peeling the layers

The house is quiet this morning. I have time to wake-up slowly and drink coffee without leaving an inch of it cold in the bottom of the mug. Workdays without the rush of kids and school buses feel like a luxury.

But I cried yesterday for the first time in a long time, and I am not even certain why I did. Some people believe that crying releases all that stuck energy so that you make room for the new things that are coming to you — new feelings and new experiences. I’ve had such a good few months; 2016 has been exponentially kind to me. But I do feel some restless energy bubbling up to the surface and an itchy desire to make way for the new. Life is like this always, I guess. You peel away the layers to see what is next as you grow and change.

I worked late yesterday, and I opened the door to my quiet house around 7 last night. I tended to the dog for a while, made my dinner for one, took a bath, and settled in with a book. I bought Rainer Maria Rilke’s Letters to a Young Poet last month after hearing so much about it from a number of different people. It is a series of correspondence between Rilke and a young poet and it’s full of advice on life, art, and creativity. I think I will return to it again and again.

This happens to me all the time. The right words make their way to me on the written page at exactly the moment that they need to be heard. It’s that divine spark of human connection I’ve written about before. Words never cease to amaze me, how when you get them in the right order and they make their way to you at the right time, they can really change you in the smallest but most crucial ways.

As I feel the layers peeling away in my own self, Rilke explains, “Everything is gestation and then birthing. To let each impression and each embryo of a feeling come to completion, entirely in itself, in the dark, in the unsayable, the unconscious, beyond the reach of one’s own understanding, and with deep humility and patience to wait for the hour when a new clarity is born: this alone is what it means to live as an artist: in understanding and in creating.” I’m also making my way through Rob Bell’s How to Be Here, and it discusses how we are all creators, in a sense. We are all charged with the task of listening to what calls us and creating the life we are meant to lead. I’m starting to see things this way. I see that my writing mirrors my life in that they are both works in progress, and sometimes I don’t gain that conclusion or clarity or insight until I get to the very end of a certain process. I get to the end and sigh, oh, that’s what I’m learning here. That’s what this did for me.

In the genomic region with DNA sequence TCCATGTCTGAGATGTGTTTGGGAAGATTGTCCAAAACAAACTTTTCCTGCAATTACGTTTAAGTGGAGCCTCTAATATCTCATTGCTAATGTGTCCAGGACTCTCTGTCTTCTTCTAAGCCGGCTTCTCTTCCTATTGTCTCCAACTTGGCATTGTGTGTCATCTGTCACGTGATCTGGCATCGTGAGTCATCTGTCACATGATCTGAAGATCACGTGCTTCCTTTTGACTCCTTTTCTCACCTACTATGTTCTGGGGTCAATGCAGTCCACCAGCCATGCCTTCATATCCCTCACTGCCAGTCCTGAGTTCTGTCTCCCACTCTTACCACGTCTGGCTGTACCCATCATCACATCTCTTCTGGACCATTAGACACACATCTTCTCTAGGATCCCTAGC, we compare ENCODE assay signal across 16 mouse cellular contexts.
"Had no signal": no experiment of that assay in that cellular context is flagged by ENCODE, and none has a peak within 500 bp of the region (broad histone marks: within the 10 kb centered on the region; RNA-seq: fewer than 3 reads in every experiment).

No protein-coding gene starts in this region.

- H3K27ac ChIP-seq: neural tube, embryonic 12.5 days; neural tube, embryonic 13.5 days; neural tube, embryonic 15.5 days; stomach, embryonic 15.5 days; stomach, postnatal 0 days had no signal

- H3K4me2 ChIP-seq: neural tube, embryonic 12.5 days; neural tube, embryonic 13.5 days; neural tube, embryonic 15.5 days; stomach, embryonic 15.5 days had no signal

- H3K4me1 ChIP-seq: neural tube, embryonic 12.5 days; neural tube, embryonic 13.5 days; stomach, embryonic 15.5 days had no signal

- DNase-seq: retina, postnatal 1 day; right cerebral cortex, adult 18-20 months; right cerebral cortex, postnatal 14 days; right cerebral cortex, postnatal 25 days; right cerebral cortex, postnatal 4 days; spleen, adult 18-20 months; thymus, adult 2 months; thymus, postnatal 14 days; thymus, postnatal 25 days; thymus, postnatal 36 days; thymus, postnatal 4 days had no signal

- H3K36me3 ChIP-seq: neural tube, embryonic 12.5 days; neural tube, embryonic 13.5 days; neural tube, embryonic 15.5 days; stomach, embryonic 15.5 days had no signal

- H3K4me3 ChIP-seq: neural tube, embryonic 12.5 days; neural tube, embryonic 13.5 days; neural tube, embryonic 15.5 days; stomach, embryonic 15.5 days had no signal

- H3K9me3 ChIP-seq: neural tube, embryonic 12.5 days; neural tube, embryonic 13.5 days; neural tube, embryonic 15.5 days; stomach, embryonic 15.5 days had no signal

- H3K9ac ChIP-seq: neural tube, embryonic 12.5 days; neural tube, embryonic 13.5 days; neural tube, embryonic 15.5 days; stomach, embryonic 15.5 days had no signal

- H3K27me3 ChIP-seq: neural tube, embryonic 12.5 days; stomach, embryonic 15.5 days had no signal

I feel a major shift lately that surprises me when I least expect it, and I’m not certain what it means. But for much of the past two years of my life, I’ve felt no stirring or envy when I see people coupled in pairs. I’ve done the work (so much work) of a relationship that didn’t give back to me in the same weight I put in. I have spent so much of the past year or two of my life completely heart sore and exhausted from that process. But I feel a stir now. I guess it’s a yearning for a partnership, which is a totally normal part of human existence, but it feels so foreign to me. It’s surprising me, and though I should be used to surprising myself by now, I am not.

And maybe this feeling will ebb and flow, maybe it will come and go in the years ahead. Or maybe it will build and pull at me in ways I don’t even understand yet. Maybe I will be in this chapter of solitude for a long time, and maybe I won’t. There are so many questions, and though I try to follow Rilke’s advice to “live the questions,” it is hard. And I am tired sometimes.

This present moment is where the gold is. I know that. The present season, without moving to the right or the left. The present feeling. Paying attention to all those tugs and whispers I feel in my own heart. Paying attention and then letting them go. I know that is the work that gets me somewhere. I know because I can see how far I’ve come by letting that happen in the months behind me. I know all of this, but that doesn’t mean it’s not hard.

Rilke’s advice in the fourth letter is to “love your solitude and try to sing out with the pain it causes you … but believe in a love that is being stored up for you like an inheritance, and have faith that in this love there is a strength and a blessing so large that you can travel as far as you wish without stepping outside of it … your solitude will be a support and a home for you, even in the midst of very unfamiliar circumstances, and from it you will find all your paths.”  I’m finding my path now in ways I don’t even fully understand yet, and I think this love that is stored for me can come by way of lots of things – not just a romantic partnership as we all seem to hope for. And it already has come for me in many ways I didn’t expect. The whole universe has given back to me twice as much as I ever could have expected. But I think I am just finally at the part of my own journey when I can ponder what if, what if, what if. Maybe one day.